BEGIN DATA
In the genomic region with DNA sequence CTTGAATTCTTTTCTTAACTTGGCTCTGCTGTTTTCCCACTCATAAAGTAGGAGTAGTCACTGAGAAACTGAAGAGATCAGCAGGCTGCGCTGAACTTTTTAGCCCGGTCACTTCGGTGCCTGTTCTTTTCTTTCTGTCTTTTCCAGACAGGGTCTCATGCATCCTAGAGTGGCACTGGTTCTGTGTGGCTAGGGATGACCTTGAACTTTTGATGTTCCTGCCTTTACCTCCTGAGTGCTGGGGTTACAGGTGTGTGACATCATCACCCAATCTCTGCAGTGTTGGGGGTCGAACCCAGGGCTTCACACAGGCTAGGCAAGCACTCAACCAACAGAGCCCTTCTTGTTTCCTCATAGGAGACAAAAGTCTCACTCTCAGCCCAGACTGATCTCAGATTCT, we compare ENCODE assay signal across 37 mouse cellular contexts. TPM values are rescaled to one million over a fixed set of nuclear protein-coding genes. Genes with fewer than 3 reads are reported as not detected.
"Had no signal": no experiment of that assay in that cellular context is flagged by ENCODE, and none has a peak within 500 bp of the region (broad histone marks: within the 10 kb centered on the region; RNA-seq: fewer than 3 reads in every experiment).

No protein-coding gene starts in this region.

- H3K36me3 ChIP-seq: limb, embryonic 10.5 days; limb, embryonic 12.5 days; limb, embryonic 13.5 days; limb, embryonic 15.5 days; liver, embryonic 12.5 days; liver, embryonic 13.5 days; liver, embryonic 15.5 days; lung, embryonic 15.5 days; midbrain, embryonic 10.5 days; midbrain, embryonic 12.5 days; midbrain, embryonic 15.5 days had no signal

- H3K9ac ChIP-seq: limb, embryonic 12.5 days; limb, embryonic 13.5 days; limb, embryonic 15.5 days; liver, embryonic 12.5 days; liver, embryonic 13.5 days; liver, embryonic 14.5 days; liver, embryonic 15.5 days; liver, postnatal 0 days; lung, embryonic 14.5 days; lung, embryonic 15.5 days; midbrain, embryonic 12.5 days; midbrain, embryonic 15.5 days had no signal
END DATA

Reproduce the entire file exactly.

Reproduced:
In the genomic region with DNA sequence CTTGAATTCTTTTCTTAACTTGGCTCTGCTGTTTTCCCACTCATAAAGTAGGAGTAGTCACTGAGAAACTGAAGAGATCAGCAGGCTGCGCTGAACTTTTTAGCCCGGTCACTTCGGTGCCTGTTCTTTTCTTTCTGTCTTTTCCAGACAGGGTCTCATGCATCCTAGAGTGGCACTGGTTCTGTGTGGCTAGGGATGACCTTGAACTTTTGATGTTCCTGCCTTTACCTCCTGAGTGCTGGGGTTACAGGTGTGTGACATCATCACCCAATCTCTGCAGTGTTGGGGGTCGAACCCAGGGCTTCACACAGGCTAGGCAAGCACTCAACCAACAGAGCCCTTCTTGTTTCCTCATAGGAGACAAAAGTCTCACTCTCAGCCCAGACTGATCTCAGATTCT, we compare ENCODE assay signal across 37 mouse cellular contexts. TPM values are rescaled to one million over a fixed set of nuclear protein-coding genes. Genes with fewer than 3 reads are reported as not detected.
"Had no signal": no experiment of that assay in that cellular context is flagged by ENCODE, and none has a peak within 500 bp of the region (broad histone marks: within the 10 kb centered on the region; RNA-seq: fewer than 3 reads in every experiment).

No protein-coding gene starts in this region.

- H3K36me3 ChIP-seq: limb, embryonic 10.5 days; limb, embryonic 12.5 days; limb, embryonic 13.5 days; limb, embryonic 15.5 days; liver, embryonic 12.5 days; liver, embryonic 13.5 days; liver, embryonic 15.5 days; lung, embryonic 15.5 days; midbrain, embryonic 10.5 days; midbrain, embryonic 12.5 days; midbrain, embryonic 15.5 days had no signal

- H3K9ac ChIP-seq: limb, embryonic 12.5 days; limb, embryonic 13.5 days; limb, embryonic 15.5 days; liver, embryonic 12.5 days; liver, embryonic 13.5 days; liver, embryonic 14.5 days; liver, embryonic 15.5 days; liver, postnatal 0 days; lung, embryonic 14.5 days; lung, embryonic 15.5 days; midbrain, embryonic 12.5 days; midbrain, embryonic 15.5 days had no signal